Consumer Reports released a survey on the distractions of driving and found that almost one third of U.S. know that it’s not safe to text while driving but do it anyway. The survey found that about 8 from 10 know about the risks while 29% of drivers aged 16 to 21 said they had used text messaging in the past month 47% said they made a call while driving, without a headset or other hands-free device. In this same way, about 48% had seen one or both of their parents using a cell phone without a hands-free device. According to the U.S. National Highway Traffic Safety Administration, many were killed in "distracted-affected crashes," approximately 9.4% of all road deaths.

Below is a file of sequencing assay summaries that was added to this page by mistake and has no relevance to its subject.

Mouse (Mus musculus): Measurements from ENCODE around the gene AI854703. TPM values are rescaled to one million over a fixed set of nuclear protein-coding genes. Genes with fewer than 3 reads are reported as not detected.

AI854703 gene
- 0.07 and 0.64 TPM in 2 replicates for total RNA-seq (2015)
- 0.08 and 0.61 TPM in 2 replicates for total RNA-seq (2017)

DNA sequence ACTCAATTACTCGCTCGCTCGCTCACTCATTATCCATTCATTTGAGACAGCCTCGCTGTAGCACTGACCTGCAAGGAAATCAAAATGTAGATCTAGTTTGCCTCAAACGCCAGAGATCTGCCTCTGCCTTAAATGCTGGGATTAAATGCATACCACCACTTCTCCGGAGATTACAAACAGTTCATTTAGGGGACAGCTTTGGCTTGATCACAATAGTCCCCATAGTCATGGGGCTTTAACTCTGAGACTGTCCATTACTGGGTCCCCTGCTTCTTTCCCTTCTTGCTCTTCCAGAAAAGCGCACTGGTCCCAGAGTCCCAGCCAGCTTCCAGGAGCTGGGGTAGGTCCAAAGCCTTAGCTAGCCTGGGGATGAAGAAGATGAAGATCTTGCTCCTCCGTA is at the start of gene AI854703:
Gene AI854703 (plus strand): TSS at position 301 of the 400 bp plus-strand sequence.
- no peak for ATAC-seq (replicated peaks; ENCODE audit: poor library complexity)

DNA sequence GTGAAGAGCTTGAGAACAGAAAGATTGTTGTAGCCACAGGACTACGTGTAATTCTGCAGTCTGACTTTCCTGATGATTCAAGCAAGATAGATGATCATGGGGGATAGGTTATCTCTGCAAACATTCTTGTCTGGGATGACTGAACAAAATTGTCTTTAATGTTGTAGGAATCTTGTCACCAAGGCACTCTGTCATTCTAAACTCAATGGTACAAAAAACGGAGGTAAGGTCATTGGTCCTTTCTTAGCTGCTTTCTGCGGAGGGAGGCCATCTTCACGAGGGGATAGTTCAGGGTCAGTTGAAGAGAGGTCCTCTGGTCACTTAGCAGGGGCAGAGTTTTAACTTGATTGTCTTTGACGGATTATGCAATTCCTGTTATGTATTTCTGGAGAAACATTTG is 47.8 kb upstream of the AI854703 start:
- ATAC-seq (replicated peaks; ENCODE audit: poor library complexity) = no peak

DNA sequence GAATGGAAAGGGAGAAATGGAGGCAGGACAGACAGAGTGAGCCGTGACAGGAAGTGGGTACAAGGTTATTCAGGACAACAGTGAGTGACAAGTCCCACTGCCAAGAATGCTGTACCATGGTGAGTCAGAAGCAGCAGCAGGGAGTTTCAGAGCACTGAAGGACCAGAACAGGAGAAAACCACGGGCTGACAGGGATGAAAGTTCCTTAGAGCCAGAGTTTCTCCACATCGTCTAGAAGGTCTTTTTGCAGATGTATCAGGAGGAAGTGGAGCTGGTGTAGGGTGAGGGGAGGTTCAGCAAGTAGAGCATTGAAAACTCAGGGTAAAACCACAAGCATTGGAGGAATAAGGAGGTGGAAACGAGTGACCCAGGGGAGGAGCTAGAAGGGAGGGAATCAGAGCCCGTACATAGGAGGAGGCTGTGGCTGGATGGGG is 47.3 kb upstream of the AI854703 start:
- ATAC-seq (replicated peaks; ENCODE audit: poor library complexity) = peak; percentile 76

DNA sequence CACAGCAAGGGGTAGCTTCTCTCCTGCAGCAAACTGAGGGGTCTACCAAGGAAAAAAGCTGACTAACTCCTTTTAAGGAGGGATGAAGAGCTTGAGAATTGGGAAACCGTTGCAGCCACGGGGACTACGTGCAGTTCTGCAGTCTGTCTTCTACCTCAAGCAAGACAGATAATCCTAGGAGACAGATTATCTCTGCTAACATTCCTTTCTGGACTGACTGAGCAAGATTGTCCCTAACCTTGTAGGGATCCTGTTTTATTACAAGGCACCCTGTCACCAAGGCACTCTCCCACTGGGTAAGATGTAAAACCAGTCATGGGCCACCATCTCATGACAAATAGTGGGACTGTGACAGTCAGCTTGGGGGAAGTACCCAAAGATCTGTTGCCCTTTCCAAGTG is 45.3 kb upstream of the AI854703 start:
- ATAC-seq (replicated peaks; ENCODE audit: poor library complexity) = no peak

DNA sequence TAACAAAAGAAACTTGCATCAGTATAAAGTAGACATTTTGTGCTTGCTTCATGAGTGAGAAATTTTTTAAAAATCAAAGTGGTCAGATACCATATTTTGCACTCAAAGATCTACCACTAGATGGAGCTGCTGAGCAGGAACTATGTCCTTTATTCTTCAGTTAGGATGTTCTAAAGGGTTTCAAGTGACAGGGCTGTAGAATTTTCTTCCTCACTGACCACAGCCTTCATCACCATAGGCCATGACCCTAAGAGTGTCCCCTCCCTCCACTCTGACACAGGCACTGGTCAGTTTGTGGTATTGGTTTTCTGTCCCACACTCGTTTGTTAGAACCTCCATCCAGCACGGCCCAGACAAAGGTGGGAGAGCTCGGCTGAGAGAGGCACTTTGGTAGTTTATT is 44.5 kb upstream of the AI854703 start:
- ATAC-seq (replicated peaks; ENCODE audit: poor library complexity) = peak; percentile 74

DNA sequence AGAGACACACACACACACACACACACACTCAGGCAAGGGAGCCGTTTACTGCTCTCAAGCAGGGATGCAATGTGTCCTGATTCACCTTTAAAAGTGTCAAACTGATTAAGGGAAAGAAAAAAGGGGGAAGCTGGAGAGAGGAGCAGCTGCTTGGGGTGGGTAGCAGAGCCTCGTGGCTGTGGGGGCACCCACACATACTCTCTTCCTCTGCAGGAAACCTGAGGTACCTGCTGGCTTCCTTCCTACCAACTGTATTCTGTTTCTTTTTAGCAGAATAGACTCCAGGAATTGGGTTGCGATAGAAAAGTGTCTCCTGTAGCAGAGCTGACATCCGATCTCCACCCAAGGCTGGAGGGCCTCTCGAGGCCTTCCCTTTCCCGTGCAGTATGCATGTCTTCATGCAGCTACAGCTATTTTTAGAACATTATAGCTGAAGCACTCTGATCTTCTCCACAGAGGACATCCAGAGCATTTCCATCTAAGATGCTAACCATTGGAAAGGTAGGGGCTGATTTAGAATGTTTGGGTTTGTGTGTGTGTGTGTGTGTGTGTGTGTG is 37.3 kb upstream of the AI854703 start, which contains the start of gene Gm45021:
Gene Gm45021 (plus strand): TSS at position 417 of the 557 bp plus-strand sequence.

The NHTSA said that the details about its regulation have yet to be released. Last year, the overall number of highway fatalities declined by 1.7% to 32,885 -- the lowest figure since 1949. Rebecca Lindland, director of automotive research for IHS Inc., said that this figure would have dropped if not for traffic deaths as the result of drivers who were distracted by using a mobile phone or doing other types of attention-dividing tasks. She said that those aged 18 to 20 had the highest level of phone involvement in crashes or near-crashes.
The NHTSA survey also found out that drivers of this age are likely to read or send an email or text message while driving those 25 and older. The NHTSA say that the young drivers survey said they are less likely to text while driving or use a handheld phone while a friend is in the vehicle with them. A NHTSA observational study found that in the latest two years for which data was available, 2009 and 2010, 5% of drivers were seen talking on handheld phones. [source: Reuters]